Democrats saw an open matchup with 10 candidates: a field that included Perez; to Moore, endorsed by Oprah Winfrey; State Comptroller Peter Franchot, former US Education Secretary John King, as well as Doug Gansler, the former Maryland attorney general and failed 2014 gubernatorial candidate.

The primary in the gubernatorial race is the most closely watched contest on Tuesday’s list in Maryland, where the election was delayed three weeks due to litigation over the state’s legislative maps.

Election results could take days or even weeks to finalize. According to the Maryland Board of Elections, more than 508,000 people applied for mail-in ballots, breaking previous records for the primary. Counties can’t start counting those ballots until Thursday, and election officials say some counties could still count mail-in ballots in the first week of August.

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Governor’s Primary in Maryland

Several gubernatorial candidates would make history in a state that has elected only white men in its leadership.

Pérez, former president of the DNC, emphasized his national experience as well as his local roots. He is a former Montgomery County Councilman who was Maryland’s Secretary of Labor before joining former President Barack Obama’s Department of Justice as Assistant Attorney General for Civil Rights and, later, Obama’s US Secretary of Labor.

An ad for Pérez used Obama’s earlier comments about Pérez, with the former president calling him “tireless” and “wickedly smart”.

Moore, meanwhile, aired an ad featuring the voice of Oprah Winfrey, in which the reality TV star calls Moore a friend and reviews her resume. Winfrey calls Moore “the kind of transformative leader these times demand.”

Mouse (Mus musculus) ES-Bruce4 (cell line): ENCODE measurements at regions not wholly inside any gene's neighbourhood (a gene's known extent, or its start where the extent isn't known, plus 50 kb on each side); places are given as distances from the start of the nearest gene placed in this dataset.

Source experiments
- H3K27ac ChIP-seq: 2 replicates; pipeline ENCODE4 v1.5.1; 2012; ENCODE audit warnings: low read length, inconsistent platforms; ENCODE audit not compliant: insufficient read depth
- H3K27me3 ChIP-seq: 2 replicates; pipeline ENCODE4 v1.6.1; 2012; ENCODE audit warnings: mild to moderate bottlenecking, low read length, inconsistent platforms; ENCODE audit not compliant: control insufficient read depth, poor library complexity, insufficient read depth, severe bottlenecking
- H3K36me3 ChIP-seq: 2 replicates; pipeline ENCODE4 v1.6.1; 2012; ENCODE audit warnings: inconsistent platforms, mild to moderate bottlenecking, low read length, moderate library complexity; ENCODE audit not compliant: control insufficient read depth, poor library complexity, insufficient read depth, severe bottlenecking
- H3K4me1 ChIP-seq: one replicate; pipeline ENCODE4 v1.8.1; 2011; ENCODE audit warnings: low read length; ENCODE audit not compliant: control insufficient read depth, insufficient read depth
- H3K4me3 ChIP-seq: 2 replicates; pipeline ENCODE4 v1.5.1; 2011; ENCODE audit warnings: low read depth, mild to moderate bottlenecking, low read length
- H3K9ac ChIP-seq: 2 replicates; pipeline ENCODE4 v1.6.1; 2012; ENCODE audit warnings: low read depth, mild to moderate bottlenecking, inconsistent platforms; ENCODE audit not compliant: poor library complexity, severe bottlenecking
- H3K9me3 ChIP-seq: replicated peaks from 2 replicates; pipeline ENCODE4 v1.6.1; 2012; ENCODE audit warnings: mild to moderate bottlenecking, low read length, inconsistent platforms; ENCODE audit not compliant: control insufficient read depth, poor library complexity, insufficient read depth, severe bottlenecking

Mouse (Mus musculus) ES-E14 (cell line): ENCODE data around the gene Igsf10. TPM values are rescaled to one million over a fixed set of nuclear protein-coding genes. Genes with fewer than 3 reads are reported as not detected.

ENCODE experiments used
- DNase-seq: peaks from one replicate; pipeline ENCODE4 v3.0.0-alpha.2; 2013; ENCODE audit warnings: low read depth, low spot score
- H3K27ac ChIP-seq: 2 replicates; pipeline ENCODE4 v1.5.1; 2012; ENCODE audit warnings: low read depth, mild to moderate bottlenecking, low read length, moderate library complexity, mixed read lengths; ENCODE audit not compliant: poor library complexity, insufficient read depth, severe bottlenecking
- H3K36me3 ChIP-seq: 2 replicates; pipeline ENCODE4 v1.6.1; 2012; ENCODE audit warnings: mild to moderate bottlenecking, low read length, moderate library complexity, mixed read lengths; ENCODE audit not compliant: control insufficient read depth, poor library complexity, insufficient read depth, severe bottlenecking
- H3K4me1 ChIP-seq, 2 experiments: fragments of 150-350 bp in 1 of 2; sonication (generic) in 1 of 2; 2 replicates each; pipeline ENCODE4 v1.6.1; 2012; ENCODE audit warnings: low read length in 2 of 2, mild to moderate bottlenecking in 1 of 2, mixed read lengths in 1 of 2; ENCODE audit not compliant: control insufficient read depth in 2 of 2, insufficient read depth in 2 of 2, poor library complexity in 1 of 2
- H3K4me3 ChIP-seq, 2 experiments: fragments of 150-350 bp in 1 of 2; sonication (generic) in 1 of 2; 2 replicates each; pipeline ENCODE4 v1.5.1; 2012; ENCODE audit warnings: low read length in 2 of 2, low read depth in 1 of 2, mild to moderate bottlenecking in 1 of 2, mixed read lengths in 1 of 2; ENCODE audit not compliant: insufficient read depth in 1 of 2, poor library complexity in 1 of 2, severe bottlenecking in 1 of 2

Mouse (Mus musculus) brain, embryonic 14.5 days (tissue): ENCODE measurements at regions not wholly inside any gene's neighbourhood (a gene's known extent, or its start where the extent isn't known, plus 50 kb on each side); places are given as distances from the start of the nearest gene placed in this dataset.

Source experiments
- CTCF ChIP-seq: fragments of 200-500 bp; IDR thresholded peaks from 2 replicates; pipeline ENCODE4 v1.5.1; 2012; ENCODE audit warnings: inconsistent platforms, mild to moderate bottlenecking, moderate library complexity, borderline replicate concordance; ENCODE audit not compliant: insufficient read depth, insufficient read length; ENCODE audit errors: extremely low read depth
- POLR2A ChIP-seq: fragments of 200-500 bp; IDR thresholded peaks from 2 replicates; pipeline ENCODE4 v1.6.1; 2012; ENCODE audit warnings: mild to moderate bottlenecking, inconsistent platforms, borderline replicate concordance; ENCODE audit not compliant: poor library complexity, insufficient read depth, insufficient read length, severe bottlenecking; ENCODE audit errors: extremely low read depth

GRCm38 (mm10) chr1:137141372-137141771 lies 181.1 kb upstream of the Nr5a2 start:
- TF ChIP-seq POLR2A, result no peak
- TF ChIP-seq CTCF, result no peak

On a hot election day in Maryland, voters showed up at their polling places. Portia Thompson, who said she has been voting since 1974, voted for Perez at the Colmar Manor City Hall and Community Center.

“I think he would represent everybody. Black, Latino, everybody. He also worked in President Obama’s administration, so I thought he had the experience,” Thompson said of Perez.

Other primary races in Maryland heading into the midterms

The outcome of another major race was also clear Tuesday night: Maryland Sen. Chris Van Hollen easily fended off a Democratic primary challenge on Tuesday, according to a CNN projection.

Van Hollen, who suffered a minor stroke in May, defeated a primary challenge from Michelle Smith, a Freedom of Information Act policy analyst at the US Agency for International Development. Ten Republicans are vying to face the winner of that primary, but Van Hollen is the heavy favorite to win a second term.

House Majority Leader Steny Hoyer, the Maryland Democrat who is the No. 2 member of the House, also won his primary, CNN projected.

CNN projected that Rep. Anthony Brown will win the Democratic primary in the race for Maryland’s attorney general.